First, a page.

Drastic emissions cuts would hurt nation, Stelmach warns premiers conference
Posted by mhudema on January 29, 2008
|Calgary Herald; Canwest News Service|
VANCOUVER – Premier Ed Stelmach went on a climate-change offensive Monday at a premiers meeting in Vancouver, warning provincial leaders and critics of his new greenhouse gas strategy that more aggressive targets would cripple the Canadian economy.
Stelmach stole the show on the first of two days of talks, as the embattled Alberta premier fended off criticism over his government’s new climate-change strategy that won’t result in absolute greenhouse gas reductions until 2020.
He also was the target of environmental groups that protested outside the conference, and came under fire for leaving the two-day meeting early to return to Alberta.
Stelmach warned that implementing dramatic emissions reductions in Alberta similar to those called for by the Kyoto Protocol and some provinces would have a devastating domino effect across Canada.
“The economy of Canada is dependent, in large part, on the economy in the province of Alberta. So if we were to race everyone and immediately reduce greenhouse gas emissions, that would mean a total shutdown — a total shutdown — of the oilsands,” Stelmach told the media.
“If that happens, not only will it be significant job losses across the country, it’s jobs in the Maritimes, it’s contracts in Quebec and in Ontario — and that is what (premiers) talked about. I’m not saying this in a boastful way, it’s fact.”
Whether they like it or not, his provincial and territorial colleagues seem to agree with Stelmach’s economic assessment and were hesitant to take a shot at Alberta’s greenhouse gas targets.
“It has to be a balanced approach towards the growth of the economy,” said New Brunswick Premier Shawn Graham, the current chairman of group of premiers, known as the Council of the Federation. “This wasn’t a meeting that centred around a number of premiers ganging up on other premiers with different points of view.”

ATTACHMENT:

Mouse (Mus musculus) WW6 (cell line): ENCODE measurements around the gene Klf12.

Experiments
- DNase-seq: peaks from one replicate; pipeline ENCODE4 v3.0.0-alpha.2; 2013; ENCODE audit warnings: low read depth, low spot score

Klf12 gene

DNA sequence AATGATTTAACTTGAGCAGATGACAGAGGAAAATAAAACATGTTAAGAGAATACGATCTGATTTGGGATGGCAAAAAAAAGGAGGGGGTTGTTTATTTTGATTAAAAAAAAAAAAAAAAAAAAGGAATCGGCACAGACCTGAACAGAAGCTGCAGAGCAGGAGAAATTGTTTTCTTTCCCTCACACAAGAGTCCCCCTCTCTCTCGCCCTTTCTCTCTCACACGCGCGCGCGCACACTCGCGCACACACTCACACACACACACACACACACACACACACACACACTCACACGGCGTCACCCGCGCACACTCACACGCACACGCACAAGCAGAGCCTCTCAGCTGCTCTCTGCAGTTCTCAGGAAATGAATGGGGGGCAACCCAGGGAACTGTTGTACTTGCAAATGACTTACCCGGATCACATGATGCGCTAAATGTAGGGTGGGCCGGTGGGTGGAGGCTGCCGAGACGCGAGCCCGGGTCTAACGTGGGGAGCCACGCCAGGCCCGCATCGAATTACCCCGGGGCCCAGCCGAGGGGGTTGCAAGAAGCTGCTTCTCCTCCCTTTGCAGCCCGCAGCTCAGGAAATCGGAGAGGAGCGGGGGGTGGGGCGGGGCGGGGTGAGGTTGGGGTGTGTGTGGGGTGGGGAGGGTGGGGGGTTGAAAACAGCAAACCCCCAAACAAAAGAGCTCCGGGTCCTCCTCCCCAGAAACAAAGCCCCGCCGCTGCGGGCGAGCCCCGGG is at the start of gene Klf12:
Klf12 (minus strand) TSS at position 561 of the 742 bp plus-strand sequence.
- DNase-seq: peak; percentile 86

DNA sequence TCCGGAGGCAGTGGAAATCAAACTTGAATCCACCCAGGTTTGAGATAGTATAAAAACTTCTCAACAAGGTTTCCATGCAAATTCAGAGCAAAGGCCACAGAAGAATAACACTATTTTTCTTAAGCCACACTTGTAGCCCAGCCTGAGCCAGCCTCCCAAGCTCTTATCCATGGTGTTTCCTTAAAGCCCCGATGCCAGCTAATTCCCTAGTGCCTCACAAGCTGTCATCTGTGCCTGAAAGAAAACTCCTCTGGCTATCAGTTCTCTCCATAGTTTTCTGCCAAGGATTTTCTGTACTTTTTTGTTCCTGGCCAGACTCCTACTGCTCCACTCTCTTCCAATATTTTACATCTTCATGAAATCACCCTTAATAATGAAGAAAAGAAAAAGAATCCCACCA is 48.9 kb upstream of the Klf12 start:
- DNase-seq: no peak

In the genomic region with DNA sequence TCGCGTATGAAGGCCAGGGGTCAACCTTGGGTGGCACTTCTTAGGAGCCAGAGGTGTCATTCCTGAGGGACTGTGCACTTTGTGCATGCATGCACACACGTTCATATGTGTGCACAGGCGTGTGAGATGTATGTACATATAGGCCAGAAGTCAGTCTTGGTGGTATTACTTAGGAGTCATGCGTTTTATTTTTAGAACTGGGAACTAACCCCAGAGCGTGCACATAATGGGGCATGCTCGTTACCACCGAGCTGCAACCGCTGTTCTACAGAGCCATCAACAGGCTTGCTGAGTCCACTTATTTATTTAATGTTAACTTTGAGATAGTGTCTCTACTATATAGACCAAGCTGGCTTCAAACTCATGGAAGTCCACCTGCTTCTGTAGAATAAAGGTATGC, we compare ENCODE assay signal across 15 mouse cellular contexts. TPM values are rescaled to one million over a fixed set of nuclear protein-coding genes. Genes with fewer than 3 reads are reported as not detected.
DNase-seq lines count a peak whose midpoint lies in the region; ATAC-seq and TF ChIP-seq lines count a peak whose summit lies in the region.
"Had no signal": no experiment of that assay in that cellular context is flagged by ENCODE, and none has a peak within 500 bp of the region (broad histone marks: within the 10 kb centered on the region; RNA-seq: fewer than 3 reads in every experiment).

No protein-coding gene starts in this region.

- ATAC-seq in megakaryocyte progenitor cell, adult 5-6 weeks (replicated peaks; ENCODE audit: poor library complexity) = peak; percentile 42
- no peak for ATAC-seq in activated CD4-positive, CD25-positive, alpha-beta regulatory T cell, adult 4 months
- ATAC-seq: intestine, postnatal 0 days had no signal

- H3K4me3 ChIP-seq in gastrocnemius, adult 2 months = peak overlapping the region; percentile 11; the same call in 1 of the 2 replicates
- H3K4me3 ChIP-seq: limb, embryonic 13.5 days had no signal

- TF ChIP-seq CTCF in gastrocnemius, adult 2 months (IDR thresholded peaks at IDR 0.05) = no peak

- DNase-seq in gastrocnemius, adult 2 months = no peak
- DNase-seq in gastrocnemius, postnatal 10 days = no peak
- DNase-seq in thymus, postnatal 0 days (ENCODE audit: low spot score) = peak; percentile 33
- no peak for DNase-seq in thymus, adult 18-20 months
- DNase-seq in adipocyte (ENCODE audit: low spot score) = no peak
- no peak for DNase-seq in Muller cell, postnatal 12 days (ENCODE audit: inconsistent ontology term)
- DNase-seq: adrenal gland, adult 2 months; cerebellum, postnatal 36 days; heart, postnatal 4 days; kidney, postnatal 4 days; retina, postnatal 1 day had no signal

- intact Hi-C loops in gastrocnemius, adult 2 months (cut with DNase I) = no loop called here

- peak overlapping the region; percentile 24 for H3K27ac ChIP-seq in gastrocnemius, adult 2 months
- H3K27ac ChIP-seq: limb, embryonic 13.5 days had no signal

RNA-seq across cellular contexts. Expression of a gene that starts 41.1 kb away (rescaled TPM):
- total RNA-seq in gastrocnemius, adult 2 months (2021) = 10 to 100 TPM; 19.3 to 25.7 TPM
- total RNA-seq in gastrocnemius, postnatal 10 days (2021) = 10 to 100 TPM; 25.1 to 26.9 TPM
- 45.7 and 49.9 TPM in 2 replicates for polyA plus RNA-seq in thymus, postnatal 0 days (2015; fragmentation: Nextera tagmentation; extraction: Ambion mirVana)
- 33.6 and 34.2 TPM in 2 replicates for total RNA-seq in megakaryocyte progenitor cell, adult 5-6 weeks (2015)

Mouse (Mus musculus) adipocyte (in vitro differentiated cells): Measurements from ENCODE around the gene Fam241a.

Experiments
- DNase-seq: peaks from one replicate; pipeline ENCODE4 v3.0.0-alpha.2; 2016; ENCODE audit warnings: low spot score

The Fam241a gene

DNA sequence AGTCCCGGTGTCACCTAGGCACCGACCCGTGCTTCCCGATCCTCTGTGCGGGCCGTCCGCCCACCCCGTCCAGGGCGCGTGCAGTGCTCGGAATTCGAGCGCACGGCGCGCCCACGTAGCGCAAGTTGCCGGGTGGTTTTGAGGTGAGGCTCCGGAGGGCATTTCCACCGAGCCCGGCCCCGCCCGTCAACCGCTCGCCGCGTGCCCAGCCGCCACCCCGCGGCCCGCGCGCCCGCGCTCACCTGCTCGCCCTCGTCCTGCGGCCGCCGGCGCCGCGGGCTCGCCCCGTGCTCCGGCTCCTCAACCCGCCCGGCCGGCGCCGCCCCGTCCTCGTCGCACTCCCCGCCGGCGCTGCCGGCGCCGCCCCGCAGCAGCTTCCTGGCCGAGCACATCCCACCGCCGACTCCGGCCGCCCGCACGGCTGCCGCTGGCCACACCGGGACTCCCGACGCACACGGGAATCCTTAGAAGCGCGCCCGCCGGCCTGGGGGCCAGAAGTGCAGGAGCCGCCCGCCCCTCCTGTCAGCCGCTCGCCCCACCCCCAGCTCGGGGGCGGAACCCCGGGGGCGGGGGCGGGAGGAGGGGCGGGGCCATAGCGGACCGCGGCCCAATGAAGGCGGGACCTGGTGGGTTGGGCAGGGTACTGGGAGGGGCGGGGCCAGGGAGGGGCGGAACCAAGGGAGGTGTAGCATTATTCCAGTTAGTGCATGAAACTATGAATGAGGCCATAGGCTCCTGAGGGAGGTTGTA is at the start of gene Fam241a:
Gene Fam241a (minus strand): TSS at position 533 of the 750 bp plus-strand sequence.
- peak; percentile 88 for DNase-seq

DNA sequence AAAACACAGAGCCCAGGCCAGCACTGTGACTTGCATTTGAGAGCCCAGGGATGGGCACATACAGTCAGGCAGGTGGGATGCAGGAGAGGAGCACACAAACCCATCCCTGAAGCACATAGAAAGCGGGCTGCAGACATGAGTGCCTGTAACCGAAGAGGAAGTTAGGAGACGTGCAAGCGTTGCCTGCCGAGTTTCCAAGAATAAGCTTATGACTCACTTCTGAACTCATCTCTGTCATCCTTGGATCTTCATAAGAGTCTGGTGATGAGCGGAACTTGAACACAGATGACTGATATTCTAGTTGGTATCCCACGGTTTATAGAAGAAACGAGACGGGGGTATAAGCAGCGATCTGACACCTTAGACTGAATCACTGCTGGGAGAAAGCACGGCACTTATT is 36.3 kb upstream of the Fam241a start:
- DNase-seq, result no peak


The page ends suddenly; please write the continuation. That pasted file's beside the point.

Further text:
Yukon Premier Dennis Fentie agreed, noting economic spinoffs from Alberta benefit all of Canada.
“This is a climate-change conference, not a beat-up-Alberta conference,” Fentie said. “But this issue is of great concern to northerners.”
Nevertheless, a handful of premiers have urged Stelmach to pursue more aggressive short-term targets considering Alberta is Canada’s largest greenhouse gas emitter.
Quebec Premier Jean Charest said all provinces must do more to fight climate change, but argued there’s inherent obligations that should go with Alberta and Canada being one of the world’s great energy superpowers.
“There’s a reverse side to that coin,” Charest said. “If Canada is one of the world’s energy superpowers, then we should also be one of the world’s energy efficiency superpowers.”
A handful of premiers — including Newfoundland’s Danny Williams and Manitoba’s Gary Doer — said they would prefer to see more aggressive short-term targets from Alberta. Williams said premiers must be careful not to slay the “golden goose” of the Canadian economy, but noted “the Alberta government is going to have to come around” and accelerate its targets.
Stelmach flew into Vancouver on Monday for a day of meetings and jetted back home the same day. He decided against attending today’s climate-change forum hosted by B.C. Premier Gordon Campbell. Instead, Environment Minister Rob Renner will represent Alberta at the meeting, which will focus on adapting to climate-change challenges.
Stelmach’s climate-change policy, released last week, would allow Alberta’s emissions to continue rising until 2020 and strives for emissions reductions of 14 per cent (below 2005 levels) by 2050.
B.C.’s premier — whose plan calls for emissions to be cut 33 per cent below current levels by 2020 — said each province will tackle climate change in its own way, but noted some plans will prove more successful than others.
“If we wait for unanimity, we paralyze ourselves into inaction,” Campbell said. “You lead by example and others follow.”
Ontario Premier Dalton McGuinty urged the federal government to introduce national climate-change standards for such things as a cap-and-trade program and tailpipe emissions.